Linked by Howard Fosdick on Tue 2nd Jul 2013 21:04 UTC
Editorial Like many of you, I've been watching the big changes in user interfaces over the past few years, trying to make sense of them all. Is there a common explanation for the controversies surrounding the Windows 8 UI and Unity? Where do GNOME 3, KDE, Cinnamon, and MATE fit in? This article offers one view.
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RE: Ubuntu Unity
by UltraZelda64 on Wed 3rd Jul 2013 02:33 UTC in reply to "Ubuntu Unity"
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I originally hated Unity--and I'll make it clear, I don't use it or have any intention of using it and I'm still not pleased with it--but these days it seems tolerable. And by tolerable, I just mean that after the GNOME project and Microsoft managed to drop something even worse upon us, it's hard for Unity to be much worse (those guys really set the bar low...).

Canonical has really improved it a lot since its early days as well; that was another problem, they released it before it was done and actually ready. Now, if they'd just remove (or even just disable) the spyware/adware lens(es) by default... that's its major problem now from what I can tell. I'm still not too fond of Unity's resource usage though... it's a hog.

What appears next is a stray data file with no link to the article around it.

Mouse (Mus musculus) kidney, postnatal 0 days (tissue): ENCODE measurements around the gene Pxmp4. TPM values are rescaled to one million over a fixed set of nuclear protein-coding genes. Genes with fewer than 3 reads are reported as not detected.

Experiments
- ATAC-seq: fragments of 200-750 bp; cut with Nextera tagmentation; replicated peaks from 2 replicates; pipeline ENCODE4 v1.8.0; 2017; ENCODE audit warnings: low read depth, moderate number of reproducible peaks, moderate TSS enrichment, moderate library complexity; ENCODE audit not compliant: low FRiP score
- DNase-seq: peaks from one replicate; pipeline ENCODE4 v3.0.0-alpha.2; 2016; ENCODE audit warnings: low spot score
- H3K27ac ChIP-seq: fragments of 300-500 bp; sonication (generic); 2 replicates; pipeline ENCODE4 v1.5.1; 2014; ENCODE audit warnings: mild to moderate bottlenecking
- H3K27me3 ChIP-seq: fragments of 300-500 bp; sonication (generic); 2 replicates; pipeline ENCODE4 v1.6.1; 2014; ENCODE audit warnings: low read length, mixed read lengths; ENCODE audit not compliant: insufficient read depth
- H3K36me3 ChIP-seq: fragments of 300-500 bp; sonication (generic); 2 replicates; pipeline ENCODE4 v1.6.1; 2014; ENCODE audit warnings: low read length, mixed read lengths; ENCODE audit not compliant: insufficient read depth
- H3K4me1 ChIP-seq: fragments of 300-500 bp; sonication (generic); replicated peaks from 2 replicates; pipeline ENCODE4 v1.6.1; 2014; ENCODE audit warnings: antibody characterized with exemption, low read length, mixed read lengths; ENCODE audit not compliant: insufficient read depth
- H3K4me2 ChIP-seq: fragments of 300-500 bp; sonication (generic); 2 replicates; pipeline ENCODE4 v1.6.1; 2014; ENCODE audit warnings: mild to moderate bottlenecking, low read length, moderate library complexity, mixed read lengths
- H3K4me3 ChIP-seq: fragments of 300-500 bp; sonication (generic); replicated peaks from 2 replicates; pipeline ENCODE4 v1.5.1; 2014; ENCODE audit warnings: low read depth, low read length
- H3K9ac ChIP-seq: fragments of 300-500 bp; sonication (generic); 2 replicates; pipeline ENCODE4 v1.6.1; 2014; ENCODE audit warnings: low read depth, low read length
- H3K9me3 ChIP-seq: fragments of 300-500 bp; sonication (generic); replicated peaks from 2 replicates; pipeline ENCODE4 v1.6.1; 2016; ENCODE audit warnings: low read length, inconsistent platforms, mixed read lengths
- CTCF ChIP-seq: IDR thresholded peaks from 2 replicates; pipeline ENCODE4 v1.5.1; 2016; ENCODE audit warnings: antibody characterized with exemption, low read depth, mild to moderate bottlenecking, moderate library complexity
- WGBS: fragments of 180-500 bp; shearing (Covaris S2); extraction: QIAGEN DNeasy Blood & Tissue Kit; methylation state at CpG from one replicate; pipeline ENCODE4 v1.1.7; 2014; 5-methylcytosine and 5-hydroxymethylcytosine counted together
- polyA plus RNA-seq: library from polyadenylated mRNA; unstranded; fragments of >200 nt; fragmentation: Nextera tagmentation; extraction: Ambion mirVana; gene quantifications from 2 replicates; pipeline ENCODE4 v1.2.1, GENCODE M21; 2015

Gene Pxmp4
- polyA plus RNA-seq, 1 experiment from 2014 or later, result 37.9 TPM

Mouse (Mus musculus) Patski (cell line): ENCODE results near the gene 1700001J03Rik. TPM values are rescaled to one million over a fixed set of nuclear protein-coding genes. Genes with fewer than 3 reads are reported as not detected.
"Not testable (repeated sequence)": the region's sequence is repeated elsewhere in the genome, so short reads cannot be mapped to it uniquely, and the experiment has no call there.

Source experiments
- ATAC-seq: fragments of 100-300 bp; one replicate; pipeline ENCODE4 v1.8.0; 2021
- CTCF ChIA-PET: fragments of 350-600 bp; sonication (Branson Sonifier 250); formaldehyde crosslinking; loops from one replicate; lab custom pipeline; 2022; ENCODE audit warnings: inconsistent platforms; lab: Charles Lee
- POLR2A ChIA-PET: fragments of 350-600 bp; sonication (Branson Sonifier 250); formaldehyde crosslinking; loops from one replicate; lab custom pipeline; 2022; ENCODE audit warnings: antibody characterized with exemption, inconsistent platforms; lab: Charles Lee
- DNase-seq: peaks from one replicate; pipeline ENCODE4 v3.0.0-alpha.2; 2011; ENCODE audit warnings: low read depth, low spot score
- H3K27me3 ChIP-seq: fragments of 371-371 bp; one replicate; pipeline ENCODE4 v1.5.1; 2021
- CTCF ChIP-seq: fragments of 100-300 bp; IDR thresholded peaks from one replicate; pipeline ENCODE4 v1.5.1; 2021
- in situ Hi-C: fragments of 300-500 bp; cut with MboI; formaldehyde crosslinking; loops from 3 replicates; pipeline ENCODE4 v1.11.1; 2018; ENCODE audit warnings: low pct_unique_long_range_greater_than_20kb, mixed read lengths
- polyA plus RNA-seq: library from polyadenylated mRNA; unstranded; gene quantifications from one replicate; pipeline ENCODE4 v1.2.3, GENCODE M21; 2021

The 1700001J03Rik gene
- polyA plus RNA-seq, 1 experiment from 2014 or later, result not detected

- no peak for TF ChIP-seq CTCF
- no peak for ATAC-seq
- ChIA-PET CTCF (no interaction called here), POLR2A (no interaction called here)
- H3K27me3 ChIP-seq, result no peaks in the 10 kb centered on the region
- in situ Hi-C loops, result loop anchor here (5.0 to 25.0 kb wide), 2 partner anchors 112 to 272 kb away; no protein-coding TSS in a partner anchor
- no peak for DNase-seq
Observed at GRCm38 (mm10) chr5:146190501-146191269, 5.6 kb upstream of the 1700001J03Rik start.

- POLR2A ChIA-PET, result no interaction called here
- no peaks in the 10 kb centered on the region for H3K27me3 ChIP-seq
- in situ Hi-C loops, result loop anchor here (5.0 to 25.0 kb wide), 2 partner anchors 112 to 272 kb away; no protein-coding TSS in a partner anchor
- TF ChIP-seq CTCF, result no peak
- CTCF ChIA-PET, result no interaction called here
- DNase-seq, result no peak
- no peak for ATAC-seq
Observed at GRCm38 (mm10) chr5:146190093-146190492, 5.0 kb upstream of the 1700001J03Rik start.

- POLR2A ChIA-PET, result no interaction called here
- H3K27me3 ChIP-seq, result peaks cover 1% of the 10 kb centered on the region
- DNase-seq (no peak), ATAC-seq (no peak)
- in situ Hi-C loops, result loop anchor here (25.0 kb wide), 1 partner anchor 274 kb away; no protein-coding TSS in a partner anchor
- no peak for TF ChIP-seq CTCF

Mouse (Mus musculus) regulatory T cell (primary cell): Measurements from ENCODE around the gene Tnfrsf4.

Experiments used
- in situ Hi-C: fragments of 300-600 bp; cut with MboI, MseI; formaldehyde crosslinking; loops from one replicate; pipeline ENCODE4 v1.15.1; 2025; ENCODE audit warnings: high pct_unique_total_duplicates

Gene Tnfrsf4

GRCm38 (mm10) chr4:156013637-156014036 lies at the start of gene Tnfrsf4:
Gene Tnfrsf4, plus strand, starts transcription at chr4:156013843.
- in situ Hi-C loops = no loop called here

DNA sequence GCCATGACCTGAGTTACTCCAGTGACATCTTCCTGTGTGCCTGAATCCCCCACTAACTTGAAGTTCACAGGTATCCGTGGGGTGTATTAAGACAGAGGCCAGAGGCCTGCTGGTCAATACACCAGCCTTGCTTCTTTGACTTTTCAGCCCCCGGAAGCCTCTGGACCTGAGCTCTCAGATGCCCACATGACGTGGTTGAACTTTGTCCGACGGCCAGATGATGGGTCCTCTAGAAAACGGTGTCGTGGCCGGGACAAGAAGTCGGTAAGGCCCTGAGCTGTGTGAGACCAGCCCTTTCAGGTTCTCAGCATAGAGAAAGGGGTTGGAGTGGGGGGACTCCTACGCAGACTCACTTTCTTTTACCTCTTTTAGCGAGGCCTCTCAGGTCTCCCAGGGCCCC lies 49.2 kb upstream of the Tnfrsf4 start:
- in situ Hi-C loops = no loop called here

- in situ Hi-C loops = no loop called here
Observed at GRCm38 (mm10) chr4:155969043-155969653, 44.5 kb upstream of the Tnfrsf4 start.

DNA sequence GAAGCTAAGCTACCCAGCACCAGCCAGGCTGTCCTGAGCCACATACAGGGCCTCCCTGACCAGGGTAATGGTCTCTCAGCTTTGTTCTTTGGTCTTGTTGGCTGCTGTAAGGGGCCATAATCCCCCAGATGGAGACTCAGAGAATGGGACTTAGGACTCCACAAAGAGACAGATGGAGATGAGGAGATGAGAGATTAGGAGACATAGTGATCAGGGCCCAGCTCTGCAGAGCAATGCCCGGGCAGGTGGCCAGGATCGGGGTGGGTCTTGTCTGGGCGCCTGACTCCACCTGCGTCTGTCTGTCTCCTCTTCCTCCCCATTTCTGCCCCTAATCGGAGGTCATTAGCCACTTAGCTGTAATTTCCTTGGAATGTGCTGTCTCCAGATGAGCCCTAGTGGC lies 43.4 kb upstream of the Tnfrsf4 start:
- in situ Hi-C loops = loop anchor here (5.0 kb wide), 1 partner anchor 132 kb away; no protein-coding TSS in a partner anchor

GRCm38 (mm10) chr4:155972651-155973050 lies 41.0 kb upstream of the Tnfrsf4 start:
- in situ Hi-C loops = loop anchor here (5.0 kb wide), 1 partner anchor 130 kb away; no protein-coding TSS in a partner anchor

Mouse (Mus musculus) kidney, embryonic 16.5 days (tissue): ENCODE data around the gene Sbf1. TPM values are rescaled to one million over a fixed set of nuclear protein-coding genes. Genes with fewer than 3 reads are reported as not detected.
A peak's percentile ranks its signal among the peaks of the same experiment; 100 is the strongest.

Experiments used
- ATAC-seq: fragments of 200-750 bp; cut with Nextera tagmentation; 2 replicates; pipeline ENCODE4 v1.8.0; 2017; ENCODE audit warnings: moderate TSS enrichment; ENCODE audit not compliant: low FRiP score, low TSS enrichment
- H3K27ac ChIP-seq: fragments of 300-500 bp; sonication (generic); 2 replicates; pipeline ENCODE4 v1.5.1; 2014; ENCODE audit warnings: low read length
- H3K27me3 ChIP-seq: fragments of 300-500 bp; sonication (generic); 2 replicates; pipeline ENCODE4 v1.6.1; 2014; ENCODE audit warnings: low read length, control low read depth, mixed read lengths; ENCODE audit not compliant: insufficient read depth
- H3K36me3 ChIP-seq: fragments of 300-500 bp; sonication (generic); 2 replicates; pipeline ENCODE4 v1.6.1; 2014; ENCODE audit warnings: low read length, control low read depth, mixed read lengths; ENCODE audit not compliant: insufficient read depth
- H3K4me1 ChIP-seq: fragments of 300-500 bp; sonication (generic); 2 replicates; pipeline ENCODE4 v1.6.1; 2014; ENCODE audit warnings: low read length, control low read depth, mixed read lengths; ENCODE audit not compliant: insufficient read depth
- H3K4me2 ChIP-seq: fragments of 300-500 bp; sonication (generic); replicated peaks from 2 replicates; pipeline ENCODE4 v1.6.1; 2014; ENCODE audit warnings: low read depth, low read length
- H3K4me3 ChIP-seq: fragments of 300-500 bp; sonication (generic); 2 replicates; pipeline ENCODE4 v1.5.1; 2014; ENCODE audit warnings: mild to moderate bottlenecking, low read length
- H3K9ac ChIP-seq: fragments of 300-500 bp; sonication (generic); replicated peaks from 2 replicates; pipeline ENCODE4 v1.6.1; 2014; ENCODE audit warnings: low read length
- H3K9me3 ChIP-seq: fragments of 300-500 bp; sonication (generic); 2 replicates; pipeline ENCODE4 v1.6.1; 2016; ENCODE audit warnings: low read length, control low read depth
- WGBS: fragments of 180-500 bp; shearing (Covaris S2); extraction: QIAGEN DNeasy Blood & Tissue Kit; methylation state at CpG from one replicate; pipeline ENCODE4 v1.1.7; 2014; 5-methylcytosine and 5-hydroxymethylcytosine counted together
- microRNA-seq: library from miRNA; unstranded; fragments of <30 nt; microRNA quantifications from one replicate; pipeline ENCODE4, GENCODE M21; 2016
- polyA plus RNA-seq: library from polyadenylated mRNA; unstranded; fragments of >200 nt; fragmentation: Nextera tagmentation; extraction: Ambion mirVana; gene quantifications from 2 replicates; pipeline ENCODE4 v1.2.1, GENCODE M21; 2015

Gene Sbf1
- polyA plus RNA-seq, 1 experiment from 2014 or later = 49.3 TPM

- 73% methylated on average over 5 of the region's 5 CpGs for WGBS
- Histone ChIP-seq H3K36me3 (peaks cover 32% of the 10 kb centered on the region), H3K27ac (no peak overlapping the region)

Anyway... I've actually been experimenting with the i3 window manager for the last few days. And actually... it's pretty nice. Took a bit of getting used to, though.

Edited 2013-07-03 02:35 UTC

Reply Parent Score: 3

RE[2]: Ubuntu Unity
by M.Onty on Wed 3rd Jul 2013 11:14 in reply to "RE: Ubuntu Unity"
M.Onty Member since:

... It's hard for Unity to be much worse (those guys really set the bar low...)

According to the above comments, they made it impossible to set the bar low ...

Reply Parent Score: 3

RE[3]: Ubuntu Unity
by Morgan on Thu 4th Jul 2013 13:35 in reply to "RE[2]: Ubuntu Unity"
Morgan Member since:

I get the pun, but you're right. The immobile taskbar goes against what most people have come to expect from a GNU/Linux based OS: An extremely customizable interface. Unity's "do it our way or not at all" paradigm is extremely anti-user. Even the two most popular commercial OSes, Windows 7 and Mac OS X, allow you to move and alter desktop elements to a degree. While it's not as much freedom as you get with, say, Xfce, it's far more than what Unity (and Gnome 3) offer the user.

Reply Parent Score: 2